Deliciously local in West Lisbon

A food and culture ramble through Oeste

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LisbonLisbon’s breadbasket is in its western reaches, in the hills and valleys that cradle the Tagus above the capitol and tumble westward in fertile arcs toward the sea near Peniche and Nazaré and Ericeira. West Lisbon, or Oeste, is a magical, often windy place, skies over hilly terrain scudding with clouds, or boldly blue. When Tom and I traveled here with Lisbon-based Singular Trips, we experienced food and wine that sent us home with tastes provided by locals, and stories etched in stone and carved in wood, and told to us by makers, those custodians of cultural memory.

Everyone we met here was an enthusiastic ambassador for Portugal’s food traditions. Read on for a recap of several stops we made in towns just a few kilometers in from the Atlantic coast, and in the protected landscape of Serra de Montejunto.

“We eat local because we can.”

–Paula Sarreira, Conservas a Oeste

Casa da Avó Gama, Torres Vedras

Casa da Avó GamaAt Casa da Avó Gama on Rua Serpa Pinto in Torres Vedras, visitors can enjoy coffee or tea with homemade cakes, surrounded by more than a century of history.

The cafe’s kitchen follows heritage recipes for its cakes, and a portrait of the originator of many of them is prominently displayed. Owner António Luís Santos prides himself on knowing his suppliers personally, and has visited every production facility represented in his shop. “If I cannot visit a supplier,” he explained, ” I don’t carry the product.”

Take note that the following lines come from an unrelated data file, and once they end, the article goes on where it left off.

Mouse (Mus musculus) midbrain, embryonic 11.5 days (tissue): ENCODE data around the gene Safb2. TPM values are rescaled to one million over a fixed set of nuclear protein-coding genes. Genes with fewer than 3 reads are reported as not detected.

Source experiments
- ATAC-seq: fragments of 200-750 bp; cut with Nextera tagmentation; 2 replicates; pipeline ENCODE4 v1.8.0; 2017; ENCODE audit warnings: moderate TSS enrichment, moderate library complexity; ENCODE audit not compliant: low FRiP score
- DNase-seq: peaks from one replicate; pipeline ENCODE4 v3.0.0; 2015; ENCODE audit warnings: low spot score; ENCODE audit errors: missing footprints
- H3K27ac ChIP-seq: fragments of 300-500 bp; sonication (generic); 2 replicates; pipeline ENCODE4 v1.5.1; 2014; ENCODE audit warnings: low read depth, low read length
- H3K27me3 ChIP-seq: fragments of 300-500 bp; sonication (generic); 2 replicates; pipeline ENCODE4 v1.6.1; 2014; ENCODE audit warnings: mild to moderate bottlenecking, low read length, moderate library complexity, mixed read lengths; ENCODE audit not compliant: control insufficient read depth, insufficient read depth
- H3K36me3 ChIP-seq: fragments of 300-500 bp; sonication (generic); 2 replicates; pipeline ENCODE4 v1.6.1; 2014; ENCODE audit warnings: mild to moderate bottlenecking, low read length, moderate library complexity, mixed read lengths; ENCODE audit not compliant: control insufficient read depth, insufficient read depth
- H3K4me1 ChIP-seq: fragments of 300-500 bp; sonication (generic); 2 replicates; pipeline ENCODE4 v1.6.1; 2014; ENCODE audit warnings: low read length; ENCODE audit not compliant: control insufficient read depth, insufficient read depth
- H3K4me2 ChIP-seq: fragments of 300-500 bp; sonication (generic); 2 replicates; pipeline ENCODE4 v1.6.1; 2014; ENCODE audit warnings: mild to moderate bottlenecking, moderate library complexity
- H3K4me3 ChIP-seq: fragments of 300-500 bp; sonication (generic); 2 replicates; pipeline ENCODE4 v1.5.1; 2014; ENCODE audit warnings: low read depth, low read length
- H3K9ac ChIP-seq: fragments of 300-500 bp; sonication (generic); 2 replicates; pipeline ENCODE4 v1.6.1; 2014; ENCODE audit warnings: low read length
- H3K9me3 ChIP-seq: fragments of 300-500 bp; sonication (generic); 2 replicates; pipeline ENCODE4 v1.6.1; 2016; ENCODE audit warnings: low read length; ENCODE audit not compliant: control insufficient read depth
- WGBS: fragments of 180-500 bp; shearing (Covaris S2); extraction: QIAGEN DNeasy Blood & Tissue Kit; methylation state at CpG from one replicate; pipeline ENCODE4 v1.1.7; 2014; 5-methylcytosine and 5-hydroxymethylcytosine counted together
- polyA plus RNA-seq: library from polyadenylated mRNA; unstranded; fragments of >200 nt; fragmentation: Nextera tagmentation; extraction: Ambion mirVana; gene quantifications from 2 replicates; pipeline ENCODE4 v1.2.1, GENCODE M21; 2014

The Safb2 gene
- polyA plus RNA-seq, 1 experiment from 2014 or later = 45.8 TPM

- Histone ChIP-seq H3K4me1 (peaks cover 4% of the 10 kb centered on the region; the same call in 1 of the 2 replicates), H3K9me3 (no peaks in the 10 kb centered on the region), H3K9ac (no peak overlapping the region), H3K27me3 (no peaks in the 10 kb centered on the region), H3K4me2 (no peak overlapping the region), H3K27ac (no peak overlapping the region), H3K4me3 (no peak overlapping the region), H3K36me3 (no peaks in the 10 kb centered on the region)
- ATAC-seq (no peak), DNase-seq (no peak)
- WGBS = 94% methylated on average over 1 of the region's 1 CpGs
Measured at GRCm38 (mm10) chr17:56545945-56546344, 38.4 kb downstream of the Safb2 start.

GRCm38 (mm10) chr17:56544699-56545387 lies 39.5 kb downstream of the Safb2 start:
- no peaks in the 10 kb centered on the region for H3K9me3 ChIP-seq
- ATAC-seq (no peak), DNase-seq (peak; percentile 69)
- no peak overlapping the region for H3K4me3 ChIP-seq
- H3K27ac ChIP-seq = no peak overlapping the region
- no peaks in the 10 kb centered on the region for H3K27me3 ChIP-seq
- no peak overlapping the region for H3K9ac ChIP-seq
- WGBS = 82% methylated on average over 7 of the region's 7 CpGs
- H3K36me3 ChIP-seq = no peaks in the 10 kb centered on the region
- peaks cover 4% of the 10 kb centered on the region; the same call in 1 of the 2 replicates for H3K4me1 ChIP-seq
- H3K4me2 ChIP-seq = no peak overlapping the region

The building is in the center of town. It was a tailor’s shop more than one hundred years ago, and afterward, a shoe shop. Today, shelves that once held bolts of fabric display regional food products, many of them very local.

Tables for enjoying coffee and tea are set into window alcoves between the tiled columns of the building and on sunny days, on the cobblestones outside. The popular cafe is a family-run business, with the former engineer, his wife and son all active in serving a clientele of locals and visitors.

Casa da Avó Gama
At Casa da Avó Gama, tinned fish and biscuits, and all manner of hand-crafted sweets and liqueurs are displayed on shelves that once held bolts of fabric.
Pasteis de Feijão
Pasteis de Feijão, a sweet made with white beans and almonds, originated in Torres Vedras. Great with an espresso for a little pick-me-up!
Biscoitos de Milho
Crunchy goodness: two handmade treats from Oeste: Lacinhos (milk pastry ‘ties’) and Biscoitos de Milho, made with corn flower and lightly seasoned with cinnamon.